Rafferty making a name for himself

Photo: Andy Nietupski

by Mark Newman | AHL On The Beat

May the road rise to meet you.
May the wind be always at your back.
May the sun shine warm upon your face.
The rains fall soft upon your fields.
And until we meet again,
May God hold you in the palm of his hand.

“May the road rise to meet you” is an iconic Irish blessing that has passed through generations, shared to wish people good luck and good fortune on their journey through life. It’s inspired by the Gaelic phrase “go n-éirí an bóthar leat,” an invocation to encounter success and happiness in whatever one chooses.

Grand Rapids Griffins defenseman Brogan Rafferty is almost 100 percent Irish, a fact underscored by his parents’ choice for his surname, Brogan – a moniker associated with reliability and strength, traits that would serve him well later.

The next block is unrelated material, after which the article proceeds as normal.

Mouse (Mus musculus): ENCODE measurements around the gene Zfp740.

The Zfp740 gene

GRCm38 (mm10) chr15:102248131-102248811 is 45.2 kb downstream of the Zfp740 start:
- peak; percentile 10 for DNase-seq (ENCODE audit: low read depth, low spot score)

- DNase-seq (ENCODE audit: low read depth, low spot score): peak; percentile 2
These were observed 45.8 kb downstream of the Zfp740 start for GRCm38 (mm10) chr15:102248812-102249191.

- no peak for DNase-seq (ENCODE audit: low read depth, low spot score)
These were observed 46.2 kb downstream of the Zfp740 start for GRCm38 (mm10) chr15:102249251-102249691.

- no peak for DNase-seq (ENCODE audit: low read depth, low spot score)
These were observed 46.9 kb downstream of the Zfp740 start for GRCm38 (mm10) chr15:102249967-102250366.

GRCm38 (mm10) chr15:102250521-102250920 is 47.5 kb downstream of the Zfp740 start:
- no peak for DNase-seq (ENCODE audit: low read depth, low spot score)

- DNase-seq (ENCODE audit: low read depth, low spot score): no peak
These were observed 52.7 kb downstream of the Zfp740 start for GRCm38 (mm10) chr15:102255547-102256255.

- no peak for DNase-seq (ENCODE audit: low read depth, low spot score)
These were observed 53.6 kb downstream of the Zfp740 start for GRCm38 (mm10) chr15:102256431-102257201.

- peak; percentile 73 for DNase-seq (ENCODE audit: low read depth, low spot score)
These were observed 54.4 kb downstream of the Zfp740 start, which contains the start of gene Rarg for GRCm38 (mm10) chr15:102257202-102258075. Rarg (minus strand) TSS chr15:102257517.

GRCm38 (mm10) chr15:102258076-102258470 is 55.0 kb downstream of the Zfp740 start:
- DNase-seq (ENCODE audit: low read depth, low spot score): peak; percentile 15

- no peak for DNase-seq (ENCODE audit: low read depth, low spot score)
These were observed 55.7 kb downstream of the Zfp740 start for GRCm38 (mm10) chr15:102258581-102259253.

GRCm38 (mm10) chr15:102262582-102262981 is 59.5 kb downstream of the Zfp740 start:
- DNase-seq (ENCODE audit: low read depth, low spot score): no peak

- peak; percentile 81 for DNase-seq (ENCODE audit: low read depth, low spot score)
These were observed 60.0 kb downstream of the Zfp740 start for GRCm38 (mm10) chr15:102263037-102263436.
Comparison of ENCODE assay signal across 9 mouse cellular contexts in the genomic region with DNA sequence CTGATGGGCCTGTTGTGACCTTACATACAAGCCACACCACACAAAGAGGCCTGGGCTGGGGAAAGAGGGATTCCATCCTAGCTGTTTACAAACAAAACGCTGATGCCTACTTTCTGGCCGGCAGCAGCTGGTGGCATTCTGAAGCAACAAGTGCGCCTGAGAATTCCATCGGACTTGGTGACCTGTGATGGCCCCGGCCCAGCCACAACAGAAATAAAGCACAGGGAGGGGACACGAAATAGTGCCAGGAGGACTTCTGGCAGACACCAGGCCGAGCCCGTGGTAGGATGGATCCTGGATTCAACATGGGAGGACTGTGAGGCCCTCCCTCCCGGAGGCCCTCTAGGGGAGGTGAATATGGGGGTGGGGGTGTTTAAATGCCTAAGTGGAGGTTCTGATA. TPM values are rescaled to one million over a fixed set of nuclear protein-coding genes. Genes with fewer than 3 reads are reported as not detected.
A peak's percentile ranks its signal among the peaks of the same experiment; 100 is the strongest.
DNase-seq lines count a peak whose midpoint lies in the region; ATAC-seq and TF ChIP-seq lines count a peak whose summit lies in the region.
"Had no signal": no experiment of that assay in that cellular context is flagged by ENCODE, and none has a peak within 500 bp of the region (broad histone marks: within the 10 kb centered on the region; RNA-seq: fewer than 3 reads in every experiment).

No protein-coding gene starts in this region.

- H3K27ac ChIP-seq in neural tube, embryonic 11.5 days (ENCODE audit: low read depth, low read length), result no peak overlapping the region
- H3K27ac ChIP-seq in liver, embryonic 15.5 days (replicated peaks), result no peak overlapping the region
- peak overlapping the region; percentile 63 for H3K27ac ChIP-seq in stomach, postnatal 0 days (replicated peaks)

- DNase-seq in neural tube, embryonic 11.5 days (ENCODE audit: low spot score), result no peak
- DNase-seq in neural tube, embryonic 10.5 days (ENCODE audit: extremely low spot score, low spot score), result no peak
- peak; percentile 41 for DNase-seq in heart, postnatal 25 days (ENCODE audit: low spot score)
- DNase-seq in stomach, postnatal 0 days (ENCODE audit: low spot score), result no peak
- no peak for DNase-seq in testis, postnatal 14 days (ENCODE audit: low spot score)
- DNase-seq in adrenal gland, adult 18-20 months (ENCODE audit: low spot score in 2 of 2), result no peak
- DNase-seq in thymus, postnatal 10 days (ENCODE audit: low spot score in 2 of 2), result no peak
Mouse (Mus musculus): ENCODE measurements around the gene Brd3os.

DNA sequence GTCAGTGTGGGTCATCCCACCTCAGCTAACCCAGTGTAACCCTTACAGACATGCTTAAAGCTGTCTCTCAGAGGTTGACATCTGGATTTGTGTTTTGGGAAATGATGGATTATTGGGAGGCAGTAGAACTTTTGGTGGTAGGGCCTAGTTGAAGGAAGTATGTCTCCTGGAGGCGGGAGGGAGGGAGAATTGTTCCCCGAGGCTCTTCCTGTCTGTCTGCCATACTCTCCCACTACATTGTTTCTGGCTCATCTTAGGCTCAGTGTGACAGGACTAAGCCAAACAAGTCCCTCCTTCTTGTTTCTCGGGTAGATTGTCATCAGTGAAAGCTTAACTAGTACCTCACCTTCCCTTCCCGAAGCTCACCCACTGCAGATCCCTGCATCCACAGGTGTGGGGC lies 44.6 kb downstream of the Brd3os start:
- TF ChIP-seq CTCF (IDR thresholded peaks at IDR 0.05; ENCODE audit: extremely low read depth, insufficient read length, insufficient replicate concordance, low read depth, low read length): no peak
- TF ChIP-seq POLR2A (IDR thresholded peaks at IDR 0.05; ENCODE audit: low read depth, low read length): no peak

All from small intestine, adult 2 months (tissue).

Almost from the day he was born, Rafferty would be faced with overcoming the odds, making a name for himself in spite of every obstacle placed in his path. As the saying goes, what doesn’t kill you makes you stronger.

Flash back to when Rafferty was about 11, playing a hockey tournament in the summer for fun.

“I went to go make a play and kind of put myself in an awkward position, and my back completely locked up and started spasming,” he said. “I went to the hospital and was in a wheelchair for a day or two while they examined me. They did the X-ray and everything, and they said, ‘You have a curved spine.’ It was acute scoliosis.